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Edward Hyde, 1st Earl of Clarendon

Edward Hyde, 1st Earl of Clarendon was an English statesman who served as Lord Chancellor to King Charles II from 1658, two years before the Restoration of the Monarchy, until 1667. He was loyal to the king, built up the royalist cause, served as the chief minister after 1660, he was one of the most important historians of England, as author of the most influential contemporary history of the Civil War, The History of the Rebellion. He was the maternal grandfather of Queen Mary II and Queen Anne. Hyde was the third son of Henry Hyde of Dinton and Purton, both in Wiltshire, by his wife, Mary Langford, daughter and co-heiress of Edward Langford of Trowbridge. Henry's brother was Attorney General; the family of Hyde was long established at Norbury in Cheshire. Hyde was fond of his mother and idolised his father, whom he called "the best father, the best friend, the wisest man I have known." Clarendon's two cousins, Richard Rigby, Secretary of Jamaica, his son, Richard Rigby, Chief Secretary of Ireland and Paymaster of the Army, were successful politicians in the succeeding generations.

He was educated at Gillingham School, in 1622 entered Magdalen Hall, having been rejected by Magdalen College and graduated BA in 1626. Intended for holy orders in the Church of England, the death of two elder brothers made him his father's heir, on 1 February 1625/26 he entered the Middle Temple to study law, his abilities were more conspicuous than his industry, at the bar his time was devoted more to general reading and to the society of eminent scholars and writers than to the study of law treatises. This time was not wasted. In years, Clarendon declared that "next the immediate blessing and providence of God Almighty" he "owed all the little he knew and the little good, in him to the friendships and conversation... of the most excellent men in their several kinds that lived in that age." These included Ben Jonson, John Selden, Edmund Waller, John Hales and Lord Falkland, who became his best friend. From their influence and the wide reading in which he indulged, he doubtless drew the solid learning and literary talent which afterwards distinguished him.

The diarist Samuel Pepys wrote thirty years that he never knew anyone who could speak as well as Hyde. He was one of the most prominent members of the famous Great Tew Circle, a group of intellectuals who gathered at Lord Falkland's country house Great Tew, Oxfordshire. On 22 November 1633 he was called to the bar and obtained a good position and practice. Both his marriages gained him influential friends, in December 1634 he was made keeper of the writs and rolls of the Court of Common Pleas, his able conduct of the petition of the London merchants against Lord Treasurer Portland earned him the approval of Archbishop William Laud, with whom he developed a friendship. Hyde in his History explained that he admired Laud for his integrity and decency, excused his notorious rudeness and bad temper because of Laud's humble origins and because Hyde recognised the same weaknesses in himself. In April 1640, Hyde was elected Member of Parliament for both Shaftesbury and Wootton Bassett in the Short Parliament and chose to sit for Wootton Bassett.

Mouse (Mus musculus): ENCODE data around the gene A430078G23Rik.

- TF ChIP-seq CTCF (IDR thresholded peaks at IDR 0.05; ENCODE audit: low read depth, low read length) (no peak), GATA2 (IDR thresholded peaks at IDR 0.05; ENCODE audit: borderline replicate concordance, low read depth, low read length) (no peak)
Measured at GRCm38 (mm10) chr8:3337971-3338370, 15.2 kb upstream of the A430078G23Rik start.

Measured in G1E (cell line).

In November 1640 he was elected MP for Saltash in the Long Parliament, Hyde was at first a moderate critic of King Charles I, but became more supportive of the king after he began to accept reforming bills from Parliament. Hyde opposed legislation restricting the power of the King to appoint his own advisors, viewing it unnecessary and an affront to the royal prerogative, he moved over towards the royalist side, championing the Church of England and opposing the execution of the Earl of Strafford, Charles's primary adviser. Following the Grand Remonstrance of 1641, Hyde became an informal adviser to the King, he rejoined the king at York. In February 1643, Hyde was knighted and was appointed to the Privy Council. Despite his own previous opposition to the King, he found it hard to forgive anyone a friend, who fought for Parliament, he severed many personal friendships as a result. With the possible exception of John Pym, he detested all the Parliamentary leaders, describing Oliver Cromwell as "a brave bad man" and John Hampden as a hypocrite, while Oliver St. John's "foxes and wolves" speech, in favour of the attainder of Strafford, he considered to be the depth of barbarism.